FDA urges public not to patronise street drug retailers

The Food and Drugs Authority (FDA) has cautioned the public to desist from buying medicines from street drug retailers.

In an exclusive interview with Head of Communication of FDA, Mrs Rhoda Appiah, she said the medicines were substandard, not approved and could pose health risk to consumers.

Drug peddling is becoming a common phenomenon in the country with people dispensing medicines on the streets.

“The health risk of purchasing medicines from these itinerant drug retailers is very high and can worsen an individual’s health, “she said.

Mrs Appiah explained that medicines sold on the street and in rubber bags were substandard and not genuine.

“Substandard medicines are medicines  that do not have up to the right quantity of active ingredient in them while fake medicines do not have any of the active ingredients that are supposed to be in them at all per pharmacopoeia standards,” said Mrs Appiah.

She indicated that handling medicines poorly and exposing them to the sun could compromise their quality and efficacy.

“Medicines sold on the streets are kept in rubber bags and are also exposed to direct sunlight. The high temperature causes the medicines to break, melt and the syrups become very warm and thus make it unsafe for consumption,” she said.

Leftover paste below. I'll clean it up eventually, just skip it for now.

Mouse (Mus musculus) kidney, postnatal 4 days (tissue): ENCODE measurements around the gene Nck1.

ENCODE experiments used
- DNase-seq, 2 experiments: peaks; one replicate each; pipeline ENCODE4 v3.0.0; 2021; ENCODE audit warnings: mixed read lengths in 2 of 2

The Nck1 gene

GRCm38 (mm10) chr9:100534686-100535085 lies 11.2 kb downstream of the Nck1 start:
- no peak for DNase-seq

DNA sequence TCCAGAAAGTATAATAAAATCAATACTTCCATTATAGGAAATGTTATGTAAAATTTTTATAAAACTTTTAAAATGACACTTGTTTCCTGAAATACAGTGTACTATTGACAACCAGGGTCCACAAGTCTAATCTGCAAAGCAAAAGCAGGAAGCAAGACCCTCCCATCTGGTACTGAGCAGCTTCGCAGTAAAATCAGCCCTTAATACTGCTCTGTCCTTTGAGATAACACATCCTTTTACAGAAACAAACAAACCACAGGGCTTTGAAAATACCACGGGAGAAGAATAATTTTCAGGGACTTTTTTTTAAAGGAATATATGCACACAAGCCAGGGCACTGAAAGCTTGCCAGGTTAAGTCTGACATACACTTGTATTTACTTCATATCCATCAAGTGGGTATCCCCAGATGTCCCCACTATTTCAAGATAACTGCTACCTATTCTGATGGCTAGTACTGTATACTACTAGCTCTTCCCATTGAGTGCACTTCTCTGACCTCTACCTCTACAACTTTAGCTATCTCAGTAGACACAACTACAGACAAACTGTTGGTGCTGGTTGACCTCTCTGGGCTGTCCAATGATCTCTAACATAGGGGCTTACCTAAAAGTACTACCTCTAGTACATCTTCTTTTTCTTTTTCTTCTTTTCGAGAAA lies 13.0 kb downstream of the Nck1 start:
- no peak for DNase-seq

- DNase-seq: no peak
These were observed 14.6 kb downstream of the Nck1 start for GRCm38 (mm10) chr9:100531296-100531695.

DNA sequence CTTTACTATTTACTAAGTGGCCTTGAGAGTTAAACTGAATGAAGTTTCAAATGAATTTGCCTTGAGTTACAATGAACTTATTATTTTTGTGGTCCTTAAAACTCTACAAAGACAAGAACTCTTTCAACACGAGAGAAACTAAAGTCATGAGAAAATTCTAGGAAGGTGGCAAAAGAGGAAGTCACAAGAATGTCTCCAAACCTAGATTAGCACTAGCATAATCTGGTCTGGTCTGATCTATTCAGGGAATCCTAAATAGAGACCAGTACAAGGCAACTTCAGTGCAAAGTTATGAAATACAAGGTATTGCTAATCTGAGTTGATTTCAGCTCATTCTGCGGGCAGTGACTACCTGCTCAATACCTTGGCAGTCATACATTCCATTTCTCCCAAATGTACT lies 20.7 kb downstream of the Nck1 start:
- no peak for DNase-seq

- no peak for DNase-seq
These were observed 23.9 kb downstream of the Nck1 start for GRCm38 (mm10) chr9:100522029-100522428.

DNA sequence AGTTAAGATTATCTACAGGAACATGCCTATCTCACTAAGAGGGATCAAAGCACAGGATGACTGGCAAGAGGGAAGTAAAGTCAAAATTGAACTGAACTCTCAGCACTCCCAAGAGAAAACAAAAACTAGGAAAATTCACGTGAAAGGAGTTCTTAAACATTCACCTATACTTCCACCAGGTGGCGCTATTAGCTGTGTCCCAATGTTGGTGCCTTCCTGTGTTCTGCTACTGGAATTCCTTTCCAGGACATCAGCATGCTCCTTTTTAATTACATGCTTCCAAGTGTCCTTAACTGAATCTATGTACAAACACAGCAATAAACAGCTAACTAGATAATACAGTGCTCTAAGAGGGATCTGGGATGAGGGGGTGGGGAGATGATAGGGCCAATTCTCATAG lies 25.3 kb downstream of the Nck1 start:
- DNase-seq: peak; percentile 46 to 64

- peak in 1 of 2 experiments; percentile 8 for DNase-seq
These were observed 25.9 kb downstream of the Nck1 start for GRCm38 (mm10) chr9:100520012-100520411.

“That is why even when you come to those who sell in pharmacies there are clear guidelines and rules about storage of medicines. 

Some of these medicines are supposed to be under a very clear regulated temperature, so the moment we break the rule on storage we get the quality of it compromised,” she added.

“So we advise that consumers should buy pharmaceutical products from approved sources like pharmacies and licensed chemical shops. If you want to buy online, the Pharmaceutical Council is coming up with an electronic pharmacy system that one is one total you can be able to have a lot of assurance and comfort that you will be getting the right ones,” Mrs Appiah, disclosed.

“Again when you are buying medicines, take note of the badge number, take note of the expiring date, the manufacturer details, read the inscriptions on it or even in the insert.

Asked what the FDA was doing to curb the illegal peddling of medicines on the street, the Head of Communications, said her outfit was intensifying public education to prevent people from buying medicines on the street.

She said the FDA was collaborating with the Police to embark on swoops to arrest those engaged in selling drugs on the street.


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